Eviction Statistics UK

We analysed data from the Office for National Statistics to learn about evictions in the UK, from how long an average eviction takes to the number of eviction processes that are started and completed in the UK each year. Here's what we found.

How Long Does it Take to Evict a Tenant?

On average, an eviction takes 44.5 weeks to complete via the county court in the UK—that's just over 10 months from making the claim to repossessing the property. However, half of evictions complete within 20.3 weeks.

Chart showing how long it takes to evict a tenant in the UK

There are multiple steps in the eviction process. First, it takes 11.7 weeks (3 months) on average to get the orders issued by the court. Then it's another 28.2 weeks (6.5 months) to get the warrant issued. Once you have the warrant of possession, it takes on average another 4.6 weeks (just over a month) to repossess your property via the county court.

Average Time to Evict a Tenant UKMean (average)Median (midpoint)
Average time between claims and orders issued11.7 weeks6.7 weeks
Average time between claims and warrants issued39.9 weeks14.1 weeks
Average time between claims and repossessions44.5 weeks20.3 weeks

Note the big difference between the average (mean) times and the median times in the table above. In fact, the average times are more than 2X as long as the median times. Why? First let's look at the definitions of mean and median. The mean is the average time (e.g., add up all the times and divide by the number of cases). The median is the time lying at the midpoint (e.g., half of the cases take less time and half of the cases take more time than the median).

When the mean/average is so much larger than the median, it implies that there are some outliers on the high side—in the case of evictions it means that half of landlords evict within 20.3 weeks and the other half take longer, with some landlords having to wait a very long time indeed to repossess their property. In fact, ONS data shows that 9.5% of repossessions take 7 or more quarters from claim to eviction—that's at least 1 year and 9 months!

Keep this in mind if you buy rent guarantee insurance (an add-on to landlord insurance) to protect you against non payment by tenants—policies will only cost unpaid rental income for a certain period of time (e.g., 6 months or 12 months) and this varies from policy to policy.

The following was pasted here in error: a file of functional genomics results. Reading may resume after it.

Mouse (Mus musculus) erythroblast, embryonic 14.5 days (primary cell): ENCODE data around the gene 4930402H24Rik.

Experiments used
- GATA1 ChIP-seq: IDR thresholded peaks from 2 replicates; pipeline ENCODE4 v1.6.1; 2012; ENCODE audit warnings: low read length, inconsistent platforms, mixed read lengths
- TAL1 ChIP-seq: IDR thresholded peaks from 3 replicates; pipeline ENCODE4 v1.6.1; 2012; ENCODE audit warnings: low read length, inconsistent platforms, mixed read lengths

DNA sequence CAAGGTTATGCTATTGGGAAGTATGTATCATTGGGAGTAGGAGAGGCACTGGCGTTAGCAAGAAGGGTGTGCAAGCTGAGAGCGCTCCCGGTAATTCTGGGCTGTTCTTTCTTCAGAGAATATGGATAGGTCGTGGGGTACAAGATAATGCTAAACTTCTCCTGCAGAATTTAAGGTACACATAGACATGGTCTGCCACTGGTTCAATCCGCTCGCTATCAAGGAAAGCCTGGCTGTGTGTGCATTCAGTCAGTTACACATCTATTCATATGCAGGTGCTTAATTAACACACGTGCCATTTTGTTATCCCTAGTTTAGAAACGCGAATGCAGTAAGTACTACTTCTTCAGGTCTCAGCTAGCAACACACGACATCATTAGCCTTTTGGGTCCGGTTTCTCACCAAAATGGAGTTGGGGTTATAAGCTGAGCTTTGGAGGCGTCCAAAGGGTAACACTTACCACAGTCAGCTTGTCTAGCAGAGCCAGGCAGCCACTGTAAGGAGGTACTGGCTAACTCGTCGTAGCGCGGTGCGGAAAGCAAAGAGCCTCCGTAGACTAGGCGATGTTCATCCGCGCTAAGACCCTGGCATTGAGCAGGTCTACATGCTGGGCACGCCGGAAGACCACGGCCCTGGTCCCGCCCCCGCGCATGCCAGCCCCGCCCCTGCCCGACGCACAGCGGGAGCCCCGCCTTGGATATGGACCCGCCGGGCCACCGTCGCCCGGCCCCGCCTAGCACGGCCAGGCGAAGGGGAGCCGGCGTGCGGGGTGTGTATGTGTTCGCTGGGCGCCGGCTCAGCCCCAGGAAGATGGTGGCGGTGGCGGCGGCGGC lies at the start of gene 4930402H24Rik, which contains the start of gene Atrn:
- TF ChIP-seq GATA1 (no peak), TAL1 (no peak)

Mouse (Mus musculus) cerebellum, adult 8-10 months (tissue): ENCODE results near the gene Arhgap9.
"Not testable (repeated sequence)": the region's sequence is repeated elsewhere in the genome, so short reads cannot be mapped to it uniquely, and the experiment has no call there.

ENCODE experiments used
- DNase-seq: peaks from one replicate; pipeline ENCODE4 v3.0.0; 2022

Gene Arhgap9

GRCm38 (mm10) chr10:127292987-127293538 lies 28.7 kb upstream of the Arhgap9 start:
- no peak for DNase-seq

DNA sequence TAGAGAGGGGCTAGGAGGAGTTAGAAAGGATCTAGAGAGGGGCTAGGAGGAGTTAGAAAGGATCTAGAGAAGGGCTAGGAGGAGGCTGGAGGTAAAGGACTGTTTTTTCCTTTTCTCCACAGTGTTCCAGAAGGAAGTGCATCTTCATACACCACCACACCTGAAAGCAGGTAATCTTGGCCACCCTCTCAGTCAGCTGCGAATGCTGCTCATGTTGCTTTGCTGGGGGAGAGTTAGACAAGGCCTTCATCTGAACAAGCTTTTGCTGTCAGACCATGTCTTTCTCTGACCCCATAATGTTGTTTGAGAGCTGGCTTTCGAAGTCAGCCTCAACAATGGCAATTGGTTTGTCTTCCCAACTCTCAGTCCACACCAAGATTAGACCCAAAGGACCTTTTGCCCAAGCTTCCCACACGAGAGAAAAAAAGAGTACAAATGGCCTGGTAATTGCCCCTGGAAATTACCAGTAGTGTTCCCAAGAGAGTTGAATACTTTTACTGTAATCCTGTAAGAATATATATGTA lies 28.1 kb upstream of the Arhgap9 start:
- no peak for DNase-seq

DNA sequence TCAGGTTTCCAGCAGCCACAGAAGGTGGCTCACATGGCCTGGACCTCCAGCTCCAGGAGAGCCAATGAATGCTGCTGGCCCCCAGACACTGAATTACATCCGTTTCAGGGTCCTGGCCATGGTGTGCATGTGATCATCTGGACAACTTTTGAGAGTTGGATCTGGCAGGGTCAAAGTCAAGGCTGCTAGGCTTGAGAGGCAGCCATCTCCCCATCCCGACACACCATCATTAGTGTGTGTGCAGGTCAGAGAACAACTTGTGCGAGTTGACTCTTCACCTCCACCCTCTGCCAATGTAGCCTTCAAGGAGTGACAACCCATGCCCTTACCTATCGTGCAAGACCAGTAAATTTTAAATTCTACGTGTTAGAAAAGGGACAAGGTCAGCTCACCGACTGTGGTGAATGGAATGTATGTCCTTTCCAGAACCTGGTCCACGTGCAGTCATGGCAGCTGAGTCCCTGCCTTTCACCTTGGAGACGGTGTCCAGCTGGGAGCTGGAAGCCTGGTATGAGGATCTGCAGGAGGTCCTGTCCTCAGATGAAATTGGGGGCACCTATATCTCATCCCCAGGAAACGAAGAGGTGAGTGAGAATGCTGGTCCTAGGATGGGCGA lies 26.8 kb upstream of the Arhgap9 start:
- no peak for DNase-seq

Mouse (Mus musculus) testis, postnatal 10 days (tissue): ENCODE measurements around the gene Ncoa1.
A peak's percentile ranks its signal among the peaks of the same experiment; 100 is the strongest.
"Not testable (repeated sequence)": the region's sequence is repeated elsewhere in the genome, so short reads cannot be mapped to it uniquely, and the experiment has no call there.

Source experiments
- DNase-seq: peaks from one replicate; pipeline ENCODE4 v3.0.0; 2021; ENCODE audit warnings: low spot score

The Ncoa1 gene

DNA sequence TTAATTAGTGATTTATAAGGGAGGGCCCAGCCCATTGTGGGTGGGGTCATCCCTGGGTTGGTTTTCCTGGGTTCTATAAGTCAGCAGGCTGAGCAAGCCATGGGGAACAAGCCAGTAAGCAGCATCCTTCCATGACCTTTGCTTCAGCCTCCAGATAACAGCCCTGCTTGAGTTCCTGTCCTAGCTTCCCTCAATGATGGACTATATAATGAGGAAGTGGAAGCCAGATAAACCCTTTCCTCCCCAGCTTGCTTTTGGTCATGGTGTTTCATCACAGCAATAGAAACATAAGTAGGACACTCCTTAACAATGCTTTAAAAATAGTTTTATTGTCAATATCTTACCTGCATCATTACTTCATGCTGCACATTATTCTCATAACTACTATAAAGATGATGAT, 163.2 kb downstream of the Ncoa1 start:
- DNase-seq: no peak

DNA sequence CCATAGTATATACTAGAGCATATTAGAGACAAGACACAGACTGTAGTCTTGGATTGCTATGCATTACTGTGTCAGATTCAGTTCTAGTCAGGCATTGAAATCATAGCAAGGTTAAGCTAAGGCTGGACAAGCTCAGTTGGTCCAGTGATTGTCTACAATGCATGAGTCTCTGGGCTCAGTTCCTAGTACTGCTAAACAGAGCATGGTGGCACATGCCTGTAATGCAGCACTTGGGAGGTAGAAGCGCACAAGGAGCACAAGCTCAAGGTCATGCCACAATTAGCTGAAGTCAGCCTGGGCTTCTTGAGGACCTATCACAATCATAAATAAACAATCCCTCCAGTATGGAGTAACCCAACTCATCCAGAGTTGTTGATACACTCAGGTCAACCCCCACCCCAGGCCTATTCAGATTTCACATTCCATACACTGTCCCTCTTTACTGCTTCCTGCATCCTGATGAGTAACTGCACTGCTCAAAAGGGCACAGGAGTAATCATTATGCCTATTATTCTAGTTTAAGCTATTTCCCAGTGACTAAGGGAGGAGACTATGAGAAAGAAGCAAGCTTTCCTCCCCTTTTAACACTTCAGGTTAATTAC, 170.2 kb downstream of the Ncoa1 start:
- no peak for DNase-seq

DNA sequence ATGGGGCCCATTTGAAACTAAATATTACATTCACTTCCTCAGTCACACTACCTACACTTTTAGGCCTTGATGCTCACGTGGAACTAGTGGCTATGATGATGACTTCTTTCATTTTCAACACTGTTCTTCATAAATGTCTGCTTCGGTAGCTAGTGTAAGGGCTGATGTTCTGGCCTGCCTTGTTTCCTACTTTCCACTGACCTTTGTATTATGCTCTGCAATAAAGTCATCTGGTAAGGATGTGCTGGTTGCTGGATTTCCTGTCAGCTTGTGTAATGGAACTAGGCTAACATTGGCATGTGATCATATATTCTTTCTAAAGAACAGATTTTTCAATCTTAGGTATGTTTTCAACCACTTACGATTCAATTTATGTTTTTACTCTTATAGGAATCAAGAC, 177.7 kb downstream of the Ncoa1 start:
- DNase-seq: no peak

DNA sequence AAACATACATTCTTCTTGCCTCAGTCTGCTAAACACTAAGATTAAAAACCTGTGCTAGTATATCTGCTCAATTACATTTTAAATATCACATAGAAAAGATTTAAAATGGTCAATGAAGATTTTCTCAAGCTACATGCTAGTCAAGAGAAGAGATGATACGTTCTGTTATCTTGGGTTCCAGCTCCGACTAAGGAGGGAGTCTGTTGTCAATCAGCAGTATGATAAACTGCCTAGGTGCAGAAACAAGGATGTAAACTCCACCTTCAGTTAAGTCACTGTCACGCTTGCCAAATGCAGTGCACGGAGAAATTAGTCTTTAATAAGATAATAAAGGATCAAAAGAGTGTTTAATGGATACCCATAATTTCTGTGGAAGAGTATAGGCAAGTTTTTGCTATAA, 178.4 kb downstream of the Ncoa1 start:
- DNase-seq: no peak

How Common are Evictions in the UK?

In 2019, there were 30,813 evictions by county court in England and Wales. Not all instances of non payment or breach of contract result in an eviction, however. Many disputes are resolved at some point in the process after a landlord makes a claim. For instance, there were 110,907 claims issued, but only 87,698 turned into orders. The difference reflects tenants either paying their overdue rent, moving out or otherwise resolving the issue with the landlord.

Landlord possession actions in the county courts of England and Wales2019
Claims Issued110,907
Repossessions by County Court Bailiff30,813

In fact, only 68% of claims lead to orders, 25.8% of claims lead to warrants and 13.7% of claims lead to an actual physical eviction via the county court.

How many claims lead to evictions?
Claims leading to orders68%
Claims leading to warrants25.8%
Claims leading to repossessions by county court bailiffs13.7%

Evictions by UK Region

By far, London has the most evictions in the UK. In 2019, there were 27,208 claims issued and 8,258 county court repossessions (aka evictions).

The North East had the fewest evictions, with just 5,189 claims and 1,551 county court repossessions.

2019ClaimsOutright OrdersSuspended OrdersWarrantsCounty Court Repossessions
North West15,1455,9246,5808,1363,874
South East13,3186,4903,6206,2973,674
West Midlands11,7334,9504,2886,3193,165
Yorkshire and the Humber7,4893,7872,6863,7122,237
East Midlands8,0963,6713,1733,8582,128
South West7,2783,5432,3683,0041,904
North East5,1892,4482,2192,7861,551

Not only do landlords lose out on rental income during an eviction process, but they're also responsible for paying the costs to evict their tenant which can reach into the thousands of pounds.